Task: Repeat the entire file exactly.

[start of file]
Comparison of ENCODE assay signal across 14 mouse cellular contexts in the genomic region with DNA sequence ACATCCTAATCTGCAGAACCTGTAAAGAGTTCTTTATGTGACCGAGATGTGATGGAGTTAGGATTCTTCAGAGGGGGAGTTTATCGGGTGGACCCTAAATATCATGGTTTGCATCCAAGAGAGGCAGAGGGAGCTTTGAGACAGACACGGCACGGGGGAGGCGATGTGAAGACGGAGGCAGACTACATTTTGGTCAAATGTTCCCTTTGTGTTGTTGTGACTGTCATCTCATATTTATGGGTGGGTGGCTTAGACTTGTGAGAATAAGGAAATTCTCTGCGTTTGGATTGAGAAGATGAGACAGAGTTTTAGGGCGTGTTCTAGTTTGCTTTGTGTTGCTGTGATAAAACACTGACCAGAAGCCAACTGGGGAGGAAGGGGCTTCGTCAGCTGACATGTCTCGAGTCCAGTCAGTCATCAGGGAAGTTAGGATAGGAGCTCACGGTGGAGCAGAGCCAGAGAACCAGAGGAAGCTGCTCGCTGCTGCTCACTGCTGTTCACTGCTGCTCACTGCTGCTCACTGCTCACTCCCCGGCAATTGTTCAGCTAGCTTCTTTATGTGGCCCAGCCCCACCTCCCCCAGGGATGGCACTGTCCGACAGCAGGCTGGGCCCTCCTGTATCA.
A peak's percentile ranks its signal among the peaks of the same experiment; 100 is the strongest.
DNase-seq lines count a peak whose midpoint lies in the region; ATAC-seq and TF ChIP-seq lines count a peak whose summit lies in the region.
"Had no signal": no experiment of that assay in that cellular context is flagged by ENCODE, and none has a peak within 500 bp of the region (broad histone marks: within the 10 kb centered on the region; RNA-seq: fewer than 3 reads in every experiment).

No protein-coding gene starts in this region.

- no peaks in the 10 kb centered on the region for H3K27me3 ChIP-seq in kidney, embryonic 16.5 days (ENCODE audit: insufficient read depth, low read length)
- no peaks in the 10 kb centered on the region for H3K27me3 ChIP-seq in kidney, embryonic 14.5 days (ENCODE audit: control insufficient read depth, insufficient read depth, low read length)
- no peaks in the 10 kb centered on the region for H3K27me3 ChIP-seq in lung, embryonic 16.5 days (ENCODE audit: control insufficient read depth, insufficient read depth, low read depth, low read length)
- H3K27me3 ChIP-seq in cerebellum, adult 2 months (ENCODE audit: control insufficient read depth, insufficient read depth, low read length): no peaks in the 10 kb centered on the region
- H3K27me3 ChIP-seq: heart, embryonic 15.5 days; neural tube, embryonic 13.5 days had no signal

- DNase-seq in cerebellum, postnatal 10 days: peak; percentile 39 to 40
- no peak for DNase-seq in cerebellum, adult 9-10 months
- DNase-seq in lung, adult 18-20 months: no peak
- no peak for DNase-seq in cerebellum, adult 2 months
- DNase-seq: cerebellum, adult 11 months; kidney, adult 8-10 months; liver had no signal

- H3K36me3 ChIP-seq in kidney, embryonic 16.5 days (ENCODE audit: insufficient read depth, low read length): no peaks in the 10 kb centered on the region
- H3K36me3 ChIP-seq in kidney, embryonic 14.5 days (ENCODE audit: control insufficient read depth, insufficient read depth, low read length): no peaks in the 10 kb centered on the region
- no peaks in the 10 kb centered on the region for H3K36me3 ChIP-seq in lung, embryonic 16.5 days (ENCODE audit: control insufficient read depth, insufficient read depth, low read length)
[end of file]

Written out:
Comparison of ENCODE assay signal across 14 mouse cellular contexts in the genomic region with DNA sequence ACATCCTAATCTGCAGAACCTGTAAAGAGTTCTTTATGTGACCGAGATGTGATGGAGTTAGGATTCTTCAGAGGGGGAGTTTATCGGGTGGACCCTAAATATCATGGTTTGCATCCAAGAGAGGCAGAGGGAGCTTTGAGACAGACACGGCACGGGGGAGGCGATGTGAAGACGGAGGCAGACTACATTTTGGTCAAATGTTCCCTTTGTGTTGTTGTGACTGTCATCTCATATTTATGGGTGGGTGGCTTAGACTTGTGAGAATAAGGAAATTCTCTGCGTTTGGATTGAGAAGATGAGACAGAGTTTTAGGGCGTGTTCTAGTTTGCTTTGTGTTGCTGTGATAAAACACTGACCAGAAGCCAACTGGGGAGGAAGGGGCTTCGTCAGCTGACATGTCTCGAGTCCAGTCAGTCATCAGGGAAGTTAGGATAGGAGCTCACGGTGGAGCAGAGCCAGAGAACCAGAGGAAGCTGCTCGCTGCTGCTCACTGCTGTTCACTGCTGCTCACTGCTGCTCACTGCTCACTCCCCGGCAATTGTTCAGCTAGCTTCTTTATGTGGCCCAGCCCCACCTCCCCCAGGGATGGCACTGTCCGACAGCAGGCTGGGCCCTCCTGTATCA.
A peak's percentile ranks its signal among the peaks of the same experiment; 100 is the strongest.
DNase-seq lines count a peak whose midpoint lies in the region; ATAC-seq and TF ChIP-seq lines count a peak whose summit lies in the region.
"Had no signal": no experiment of that assay in that cellular context is flagged by ENCODE, and none has a peak within 500 bp of the region (broad histone marks: within the 10 kb centered on the region; RNA-seq: fewer than 3 reads in every experiment).

No protein-coding gene starts in this region.

- no peaks in the 10 kb centered on the region for H3K27me3 ChIP-seq in kidney, embryonic 16.5 days (ENCODE audit: insufficient read depth, low read length)
- no peaks in the 10 kb centered on the region for H3K27me3 ChIP-seq in kidney, embryonic 14.5 days (ENCODE audit: control insufficient read depth, insufficient read depth, low read length)
- no peaks in the 10 kb centered on the region for H3K27me3 ChIP-seq in lung, embryonic 16.5 days (ENCODE audit: control insufficient read depth, insufficient read depth, low read depth, low read length)
- H3K27me3 ChIP-seq in cerebellum, adult 2 months (ENCODE audit: control insufficient read depth, insufficient read depth, low read length): no peaks in the 10 kb centered on the region
- H3K27me3 ChIP-seq: heart, embryonic 15.5 days; neural tube, embryonic 13.5 days had no signal

- DNase-seq in cerebellum, postnatal 10 days: peak; percentile 39 to 40
- no peak for DNase-seq in cerebellum, adult 9-10 months
- DNase-seq in lung, adult 18-20 months: no peak
- no peak for DNase-seq in cerebellum, adult 2 months
- DNase-seq: cerebellum, adult 11 months; kidney, adult 8-10 months; liver had no signal

- H3K36me3 ChIP-seq in kidney, embryonic 16.5 days (ENCODE audit: insufficient read depth, low read length): no peaks in the 10 kb centered on the region
- H3K36me3 ChIP-seq in kidney, embryonic 14.5 days (ENCODE audit: control insufficient read depth, insufficient read depth, low read length): no peaks in the 10 kb centered on the region
- no peaks in the 10 kb centered on the region for H3K36me3 ChIP-seq in lung, embryonic 16.5 days (ENCODE audit: control insufficient read depth, insufficient read depth, low read length)